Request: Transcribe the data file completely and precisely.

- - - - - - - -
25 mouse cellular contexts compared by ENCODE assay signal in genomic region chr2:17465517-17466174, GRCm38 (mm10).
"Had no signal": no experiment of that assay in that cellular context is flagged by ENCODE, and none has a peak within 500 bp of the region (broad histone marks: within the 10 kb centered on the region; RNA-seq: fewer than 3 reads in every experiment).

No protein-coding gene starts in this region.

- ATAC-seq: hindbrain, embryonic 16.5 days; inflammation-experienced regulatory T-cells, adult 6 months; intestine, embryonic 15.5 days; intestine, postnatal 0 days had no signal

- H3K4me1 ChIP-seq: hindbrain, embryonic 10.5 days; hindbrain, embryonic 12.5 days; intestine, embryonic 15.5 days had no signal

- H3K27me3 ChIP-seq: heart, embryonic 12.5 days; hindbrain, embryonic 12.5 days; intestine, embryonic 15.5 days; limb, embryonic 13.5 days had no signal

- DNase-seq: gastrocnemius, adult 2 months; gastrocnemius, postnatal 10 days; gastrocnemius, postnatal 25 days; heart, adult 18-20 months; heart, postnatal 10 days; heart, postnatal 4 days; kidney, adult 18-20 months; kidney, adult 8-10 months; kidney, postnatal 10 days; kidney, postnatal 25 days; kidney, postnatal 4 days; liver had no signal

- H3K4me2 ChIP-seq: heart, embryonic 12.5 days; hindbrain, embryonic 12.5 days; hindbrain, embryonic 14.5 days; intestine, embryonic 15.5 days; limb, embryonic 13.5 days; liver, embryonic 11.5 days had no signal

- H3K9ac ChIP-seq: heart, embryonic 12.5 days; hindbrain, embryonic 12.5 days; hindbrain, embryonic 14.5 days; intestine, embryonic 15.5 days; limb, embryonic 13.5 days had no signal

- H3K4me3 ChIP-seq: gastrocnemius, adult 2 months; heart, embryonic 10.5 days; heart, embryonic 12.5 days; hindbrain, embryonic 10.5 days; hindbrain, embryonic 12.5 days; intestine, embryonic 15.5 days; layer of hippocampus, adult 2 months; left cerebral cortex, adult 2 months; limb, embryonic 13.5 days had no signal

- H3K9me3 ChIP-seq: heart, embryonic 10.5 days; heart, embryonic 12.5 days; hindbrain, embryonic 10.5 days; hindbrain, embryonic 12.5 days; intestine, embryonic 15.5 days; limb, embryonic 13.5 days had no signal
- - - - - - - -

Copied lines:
25 mouse cellular contexts compared by ENCODE assay signal in genomic region chr2:17465517-17466174, GRCm38 (mm10).
"Had no signal": no experiment of that assay in that cellular context is flagged by ENCODE, and none has a peak within 500 bp of the region (broad histone marks: within the 10 kb centered on the region; RNA-seq: fewer than 3 reads in every experiment).

No protein-coding gene starts in this region.

- ATAC-seq: hindbrain, embryonic 16.5 days; inflammation-experienced regulatory T-cells, adult 6 months; intestine, embryonic 15.5 days; intestine, postnatal 0 days had no signal

- H3K4me1 ChIP-seq: hindbrain, embryonic 10.5 days; hindbrain, embryonic 12.5 days; intestine, embryonic 15.5 days had no signal

- H3K27me3 ChIP-seq: heart, embryonic 12.5 days; hindbrain, embryonic 12.5 days; intestine, embryonic 15.5 days; limb, embryonic 13.5 days had no signal

- DNase-seq: gastrocnemius, adult 2 months; gastrocnemius, postnatal 10 days; gastrocnemius, postnatal 25 days; heart, adult 18-20 months; heart, postnatal 10 days; heart, postnatal 4 days; kidney, adult 18-20 months; kidney, adult 8-10 months; kidney, postnatal 10 days; kidney, postnatal 25 days; kidney, postnatal 4 days; liver had no signal

- H3K4me2 ChIP-seq: heart, embryonic 12.5 days; hindbrain, embryonic 12.5 days; hindbrain, embryonic 14.5 days; intestine, embryonic 15.5 days; limb, embryonic 13.5 days; liver, embryonic 11.5 days had no signal

- H3K9ac ChIP-seq: heart, embryonic 12.5 days; hindbrain, embryonic 12.5 days; hindbrain, embryonic 14.5 days; intestine, embryonic 15.5 days; limb, embryonic 13.5 days had no signal

- H3K4me3 ChIP-seq: gastrocnemius, adult 2 months; heart, embryonic 10.5 days; heart, embryonic 12.5 days; hindbrain, embryonic 10.5 days; hindbrain, embryonic 12.5 days; intestine, embryonic 15.5 days; layer of hippocampus, adult 2 months; left cerebral cortex, adult 2 months; limb, embryonic 13.5 days had no signal

- H3K9me3 ChIP-seq: heart, embryonic 10.5 days; heart, embryonic 12.5 days; hindbrain, embryonic 10.5 days; hindbrain, embryonic 12.5 days; intestine, embryonic 15.5 days; limb, embryonic 13.5 days had no signal